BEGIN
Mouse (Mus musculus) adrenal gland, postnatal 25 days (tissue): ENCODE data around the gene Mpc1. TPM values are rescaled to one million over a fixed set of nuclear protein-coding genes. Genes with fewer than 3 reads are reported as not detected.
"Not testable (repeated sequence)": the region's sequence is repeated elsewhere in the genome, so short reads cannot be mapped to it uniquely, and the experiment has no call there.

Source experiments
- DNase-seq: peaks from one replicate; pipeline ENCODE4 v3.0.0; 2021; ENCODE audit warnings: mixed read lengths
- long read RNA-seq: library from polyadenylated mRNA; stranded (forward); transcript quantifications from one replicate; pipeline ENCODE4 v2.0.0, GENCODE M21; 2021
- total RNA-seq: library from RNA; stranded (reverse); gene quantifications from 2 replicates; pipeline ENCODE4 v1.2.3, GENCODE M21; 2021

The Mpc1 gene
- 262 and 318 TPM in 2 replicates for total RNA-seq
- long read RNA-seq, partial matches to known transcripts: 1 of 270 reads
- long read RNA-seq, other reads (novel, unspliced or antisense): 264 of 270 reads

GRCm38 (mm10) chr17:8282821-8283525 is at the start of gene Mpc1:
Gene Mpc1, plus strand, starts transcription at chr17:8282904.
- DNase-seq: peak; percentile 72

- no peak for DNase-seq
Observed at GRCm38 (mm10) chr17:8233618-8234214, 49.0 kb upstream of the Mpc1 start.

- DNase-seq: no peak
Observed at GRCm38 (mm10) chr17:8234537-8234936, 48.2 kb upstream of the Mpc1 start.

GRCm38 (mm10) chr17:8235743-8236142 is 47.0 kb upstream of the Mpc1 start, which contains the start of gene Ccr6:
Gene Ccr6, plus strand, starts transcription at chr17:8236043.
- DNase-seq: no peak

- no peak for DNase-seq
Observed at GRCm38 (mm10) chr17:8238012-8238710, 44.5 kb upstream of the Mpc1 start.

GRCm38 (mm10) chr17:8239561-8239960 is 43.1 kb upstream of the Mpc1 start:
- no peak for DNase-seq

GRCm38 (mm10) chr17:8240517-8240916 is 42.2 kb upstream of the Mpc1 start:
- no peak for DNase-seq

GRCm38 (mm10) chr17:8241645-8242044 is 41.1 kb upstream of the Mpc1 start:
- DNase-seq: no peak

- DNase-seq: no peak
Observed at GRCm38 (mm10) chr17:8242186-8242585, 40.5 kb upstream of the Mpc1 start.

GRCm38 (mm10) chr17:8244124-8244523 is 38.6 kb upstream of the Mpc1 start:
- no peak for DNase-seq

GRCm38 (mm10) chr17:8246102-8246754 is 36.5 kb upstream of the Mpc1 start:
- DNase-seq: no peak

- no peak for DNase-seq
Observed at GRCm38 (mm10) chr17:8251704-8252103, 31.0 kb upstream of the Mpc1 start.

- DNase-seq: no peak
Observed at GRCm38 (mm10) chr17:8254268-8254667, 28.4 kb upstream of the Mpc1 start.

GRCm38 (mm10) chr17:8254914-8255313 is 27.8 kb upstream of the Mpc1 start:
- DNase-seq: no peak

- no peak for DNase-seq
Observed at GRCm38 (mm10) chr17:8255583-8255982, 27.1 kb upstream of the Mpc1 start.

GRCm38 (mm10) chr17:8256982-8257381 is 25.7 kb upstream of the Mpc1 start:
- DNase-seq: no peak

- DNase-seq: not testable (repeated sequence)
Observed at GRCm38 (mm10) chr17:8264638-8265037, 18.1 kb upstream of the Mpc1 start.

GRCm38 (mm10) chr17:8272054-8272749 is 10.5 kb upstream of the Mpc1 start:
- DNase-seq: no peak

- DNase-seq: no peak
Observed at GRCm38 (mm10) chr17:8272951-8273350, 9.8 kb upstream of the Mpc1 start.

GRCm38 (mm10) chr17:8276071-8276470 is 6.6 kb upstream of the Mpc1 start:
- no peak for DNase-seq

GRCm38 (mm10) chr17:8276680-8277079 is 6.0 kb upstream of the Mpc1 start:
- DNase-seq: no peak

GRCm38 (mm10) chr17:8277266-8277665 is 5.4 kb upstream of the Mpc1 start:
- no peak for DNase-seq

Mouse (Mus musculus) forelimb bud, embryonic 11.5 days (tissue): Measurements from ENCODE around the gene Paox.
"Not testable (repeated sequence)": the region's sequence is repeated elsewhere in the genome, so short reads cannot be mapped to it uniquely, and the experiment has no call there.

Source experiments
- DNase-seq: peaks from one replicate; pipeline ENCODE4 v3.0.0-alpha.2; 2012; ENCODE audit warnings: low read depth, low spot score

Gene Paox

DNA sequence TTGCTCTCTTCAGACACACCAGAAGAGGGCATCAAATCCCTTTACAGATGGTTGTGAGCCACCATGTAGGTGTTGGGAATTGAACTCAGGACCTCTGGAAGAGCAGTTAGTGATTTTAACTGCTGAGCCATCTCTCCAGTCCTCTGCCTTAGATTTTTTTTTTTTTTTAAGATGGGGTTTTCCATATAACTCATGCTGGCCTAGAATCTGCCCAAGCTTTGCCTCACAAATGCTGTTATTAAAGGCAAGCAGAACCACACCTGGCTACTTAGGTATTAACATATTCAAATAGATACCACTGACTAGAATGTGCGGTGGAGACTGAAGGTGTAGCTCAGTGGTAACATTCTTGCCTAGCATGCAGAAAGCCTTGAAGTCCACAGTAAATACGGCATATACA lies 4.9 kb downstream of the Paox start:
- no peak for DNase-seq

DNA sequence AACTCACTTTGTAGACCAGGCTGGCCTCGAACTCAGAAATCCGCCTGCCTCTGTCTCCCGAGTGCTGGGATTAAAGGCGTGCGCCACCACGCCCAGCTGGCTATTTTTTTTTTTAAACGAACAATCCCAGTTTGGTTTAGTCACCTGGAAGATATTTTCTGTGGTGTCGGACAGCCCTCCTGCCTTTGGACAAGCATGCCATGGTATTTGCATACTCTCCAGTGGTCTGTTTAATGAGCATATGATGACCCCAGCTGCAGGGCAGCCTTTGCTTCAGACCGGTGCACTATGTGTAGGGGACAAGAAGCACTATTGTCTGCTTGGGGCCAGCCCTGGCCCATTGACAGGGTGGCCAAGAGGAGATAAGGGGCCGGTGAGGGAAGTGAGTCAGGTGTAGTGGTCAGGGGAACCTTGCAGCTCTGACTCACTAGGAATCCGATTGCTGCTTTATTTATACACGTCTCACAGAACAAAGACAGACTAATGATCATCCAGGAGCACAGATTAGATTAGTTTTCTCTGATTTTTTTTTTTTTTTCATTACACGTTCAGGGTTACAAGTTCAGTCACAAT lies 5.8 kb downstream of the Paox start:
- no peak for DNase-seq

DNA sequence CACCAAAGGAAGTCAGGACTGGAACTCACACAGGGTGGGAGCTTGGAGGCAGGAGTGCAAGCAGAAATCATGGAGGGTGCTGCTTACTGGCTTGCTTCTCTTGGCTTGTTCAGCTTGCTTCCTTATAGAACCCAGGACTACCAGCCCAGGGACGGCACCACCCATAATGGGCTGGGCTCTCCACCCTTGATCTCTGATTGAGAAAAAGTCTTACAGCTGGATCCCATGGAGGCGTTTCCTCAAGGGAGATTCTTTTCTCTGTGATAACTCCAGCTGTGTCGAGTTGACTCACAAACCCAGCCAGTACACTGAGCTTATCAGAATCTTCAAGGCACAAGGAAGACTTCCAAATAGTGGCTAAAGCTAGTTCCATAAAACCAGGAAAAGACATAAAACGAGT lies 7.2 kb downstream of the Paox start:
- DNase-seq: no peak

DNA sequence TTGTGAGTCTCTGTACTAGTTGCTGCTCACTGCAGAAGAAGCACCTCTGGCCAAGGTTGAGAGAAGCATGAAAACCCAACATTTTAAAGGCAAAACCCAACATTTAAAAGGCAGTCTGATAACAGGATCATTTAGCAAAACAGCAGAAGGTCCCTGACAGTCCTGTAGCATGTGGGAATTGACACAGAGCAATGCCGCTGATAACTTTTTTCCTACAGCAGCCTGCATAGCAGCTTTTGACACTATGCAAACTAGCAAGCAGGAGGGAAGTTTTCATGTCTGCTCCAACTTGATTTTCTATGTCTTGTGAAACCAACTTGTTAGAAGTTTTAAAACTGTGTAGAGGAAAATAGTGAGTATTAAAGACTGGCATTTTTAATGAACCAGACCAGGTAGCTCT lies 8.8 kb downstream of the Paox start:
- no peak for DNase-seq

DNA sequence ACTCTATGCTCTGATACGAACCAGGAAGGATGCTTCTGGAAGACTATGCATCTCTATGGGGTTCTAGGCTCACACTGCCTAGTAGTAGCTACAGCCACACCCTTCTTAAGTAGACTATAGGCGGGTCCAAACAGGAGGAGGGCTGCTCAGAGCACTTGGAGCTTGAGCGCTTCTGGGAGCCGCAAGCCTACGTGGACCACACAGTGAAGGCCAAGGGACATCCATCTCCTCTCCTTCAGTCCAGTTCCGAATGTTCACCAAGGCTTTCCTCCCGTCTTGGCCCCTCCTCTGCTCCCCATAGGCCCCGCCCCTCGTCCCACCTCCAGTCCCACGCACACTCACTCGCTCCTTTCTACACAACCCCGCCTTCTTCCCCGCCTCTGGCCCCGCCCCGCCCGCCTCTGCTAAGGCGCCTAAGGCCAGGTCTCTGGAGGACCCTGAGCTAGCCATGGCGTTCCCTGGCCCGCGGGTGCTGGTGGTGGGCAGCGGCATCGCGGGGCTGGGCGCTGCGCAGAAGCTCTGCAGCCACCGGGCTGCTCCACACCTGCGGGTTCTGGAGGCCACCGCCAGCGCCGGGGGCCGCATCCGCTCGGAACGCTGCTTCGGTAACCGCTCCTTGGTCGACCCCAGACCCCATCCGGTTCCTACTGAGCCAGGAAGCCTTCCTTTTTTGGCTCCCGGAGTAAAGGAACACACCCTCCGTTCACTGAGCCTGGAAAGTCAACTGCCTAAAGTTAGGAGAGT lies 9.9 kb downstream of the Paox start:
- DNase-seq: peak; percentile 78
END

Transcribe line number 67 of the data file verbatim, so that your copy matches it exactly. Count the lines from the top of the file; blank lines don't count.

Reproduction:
- DNase-seq: no peak